Early in my Lean healthcare journey, I was excited to learn the tools of Lean.  My first experience in a kaizen event had me hooked. I could see a team come up with, test, and implement a solution to a problem within one week.  My experience with process improvement teams prior to that included work that often took months to come to fruition and may or may not have delivered the sought-after outcomes.  However, I quickly learned that even the best ideas, testing and implementation plans could be undone with the lack of support by a well-intended management team.

One of the first publications I was exposed to that discussed Lean management systems was Creating a Lean Culture: Tools to Sustain Lean Conversions by David Mann.  Mann describes culture as an idea arising from an experience; as such it cannot be measured.  He further suggests that a management system drives the culture by sustaining and extending the gains from implementing Lean improvements.  As I have gained further experience in Lean healthcare, I find that a Lean management system is indeed the key to achieving high quality clinical outcomes, meeting our patients’ expectations, controlling the high cost of healthcare and providing an environment that is satisfying for those who provide the value in healthcare.

In working with many healthcare organizations to implement Lean management systems, I have found several key components make a difference:

  • Alignment of goals:  Whether you use traditional hoshin planning or another form of strategic planning, the critical element is alignment of all improvement activities to the organization’s strategic goals.
  • Disciplined adherence to process:  Managers who keep their eye on the process, knowing how well the process is meeting patient and customer expectations and how well staff are adhering to standard work of the process are essential in real time.  Retrospective reports from the last quarter or last month or even from last week’s performance are all too late.  Measurement of performance must move to the daily or hourly level of review to identify problems and make improvements as close to the work as possible.
  • Standard Work:  In order to ensure disciplined adherence to process, standard work must be defined both for the front line staff meeting the patient’s needs as well as leaders at every level of the organization who are monitoring and improving standard work.
  • Visual Management:  Getting everyone on the same page is much easier when the goals are displayed in a manner that is accessible and understandable to all.  In order to be understandable to all, process and outcome indicators need to be connected to the work done in each area.  As a staff member, if I cannot see how I can contribute, it is unlikely that the metrics posted will have much meaning to me, and I will not change my behavior to help move the metrics.
  • Coaching for Continuous Improvement:  Lean tools are often described as easy to understand, but not necessarily easy to apply.  Managers and leaders at all levels of a Lean healthcare  organization should move improvement activities out of a conference room and coach others in applying the tools to problems surfaced in real time.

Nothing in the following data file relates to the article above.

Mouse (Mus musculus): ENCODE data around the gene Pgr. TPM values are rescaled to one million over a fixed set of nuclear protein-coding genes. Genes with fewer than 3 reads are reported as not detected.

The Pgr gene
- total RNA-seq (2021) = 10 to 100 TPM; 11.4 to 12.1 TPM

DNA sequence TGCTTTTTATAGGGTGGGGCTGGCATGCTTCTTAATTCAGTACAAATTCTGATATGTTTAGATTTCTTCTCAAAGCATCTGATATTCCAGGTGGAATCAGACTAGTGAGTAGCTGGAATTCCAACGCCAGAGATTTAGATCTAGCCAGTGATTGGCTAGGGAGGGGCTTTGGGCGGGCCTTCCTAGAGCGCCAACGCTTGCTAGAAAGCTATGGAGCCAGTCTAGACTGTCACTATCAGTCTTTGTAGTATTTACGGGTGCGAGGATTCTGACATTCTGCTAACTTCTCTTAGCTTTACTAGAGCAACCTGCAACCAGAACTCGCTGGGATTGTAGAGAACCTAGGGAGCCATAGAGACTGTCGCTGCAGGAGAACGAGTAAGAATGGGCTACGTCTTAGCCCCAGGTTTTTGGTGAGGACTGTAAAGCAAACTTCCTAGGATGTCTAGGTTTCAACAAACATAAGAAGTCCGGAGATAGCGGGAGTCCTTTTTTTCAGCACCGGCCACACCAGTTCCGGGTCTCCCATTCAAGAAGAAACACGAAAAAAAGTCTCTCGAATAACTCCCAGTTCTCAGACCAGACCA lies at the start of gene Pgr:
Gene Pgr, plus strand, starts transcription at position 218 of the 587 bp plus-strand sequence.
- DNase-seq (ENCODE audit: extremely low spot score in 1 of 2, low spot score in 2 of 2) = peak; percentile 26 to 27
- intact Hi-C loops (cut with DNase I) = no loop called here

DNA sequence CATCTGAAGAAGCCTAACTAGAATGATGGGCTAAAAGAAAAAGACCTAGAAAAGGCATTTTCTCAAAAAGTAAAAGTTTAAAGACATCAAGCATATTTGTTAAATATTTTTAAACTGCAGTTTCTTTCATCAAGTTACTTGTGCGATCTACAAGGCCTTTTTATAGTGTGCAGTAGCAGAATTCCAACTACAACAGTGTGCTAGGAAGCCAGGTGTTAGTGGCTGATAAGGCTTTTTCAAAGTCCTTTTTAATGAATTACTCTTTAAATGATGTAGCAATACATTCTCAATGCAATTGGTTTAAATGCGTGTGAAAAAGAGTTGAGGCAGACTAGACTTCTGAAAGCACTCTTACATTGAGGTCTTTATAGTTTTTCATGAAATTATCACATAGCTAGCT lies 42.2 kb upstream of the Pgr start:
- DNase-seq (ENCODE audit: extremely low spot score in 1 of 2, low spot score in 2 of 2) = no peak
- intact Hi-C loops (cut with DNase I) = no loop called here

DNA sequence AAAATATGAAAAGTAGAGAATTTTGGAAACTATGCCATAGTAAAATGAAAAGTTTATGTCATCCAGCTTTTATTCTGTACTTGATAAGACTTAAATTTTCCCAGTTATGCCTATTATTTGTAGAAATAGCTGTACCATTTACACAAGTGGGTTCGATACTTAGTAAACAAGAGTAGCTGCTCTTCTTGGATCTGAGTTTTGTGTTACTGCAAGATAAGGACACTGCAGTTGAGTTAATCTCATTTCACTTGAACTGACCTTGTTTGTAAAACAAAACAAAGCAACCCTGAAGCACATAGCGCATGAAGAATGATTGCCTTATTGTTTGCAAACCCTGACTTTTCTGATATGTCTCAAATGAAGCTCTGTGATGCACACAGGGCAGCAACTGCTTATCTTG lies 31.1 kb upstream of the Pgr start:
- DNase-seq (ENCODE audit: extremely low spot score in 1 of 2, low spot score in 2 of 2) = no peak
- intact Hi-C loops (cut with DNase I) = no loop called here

Today, I still get jazzed by the ideas that front line staff come up with to test and implement in a kaizen event.  It is even more exciting when I see a manager coaching staff to make and sustain improvements through the use of Lean management skills.  A few examples I have been witness to at a current client include:

Growth

  • Increased new users in Pediatric and Internal medicine clinics
  • Diversifying insurance payer populations

Patient Safety & Quality

  • Increased vaccination rates for flu and pneumococcal immunization by 14% and 9% respectively
  • Increased colorectal screening

Patient Satisfaction

  • Improved inpatient OB patient satisfaction scores in understanding the purpose for taking medications by 45% and courtesy of staff by 75%

Finance

  • Improved clinic productivity from 74% to 91%
  • Reductions in med-surg monthly overtime from $21,000 to $2,343 per month an annual expense reduction of more than $220,000

Workplace Engagement

  • Reducing staff assaults from combative patients by 50%

These are just a few of the improvements that came from managers who led improvement at the front line, without kaizen events, which were aligned to the goals of the organization and came as a result of disciplined adherence to process.

Lean Management Systems workshop at Denver Health Lean AcademyNeed more information on implementing a Lean Management System?  The Denver Health Lean Academy is hosting a Lean Management Systems workshop January 29, 30 and 31, 2014, and a complementary Coaching for Optimal Lean Performance workshop on January 27 and 28. Attendees will leave with a personal action plan for their organization.  For more information and registration visit www.denverhealth.org/LeanAcademy.


This week’s blog was written by Maureen Sullivan, a Senior Associate at HPP.

Maureen has over 28 years of healthcare experience in clinical nursing, management and quality leadership to Healthcare Performance Partners.  As a registered nurse, Maureen’s clinical experience is in medical surgical nursing with progressive responsibilities in nursing management at the front line, middle management, and administrative levels.

Maureen has an associate degree in Nursing from Joliet Junior College and a bachelor of science in nursing with an emphasis in healthcare management from Metropolitan State College in Denver, Colorado. Maureen achieved certification from the National Association for Healthcare Quality, certified professional in healthcare quality (CPHQ), Colorado State University in process mapping, and University of Michigan in Lean Healthcare.

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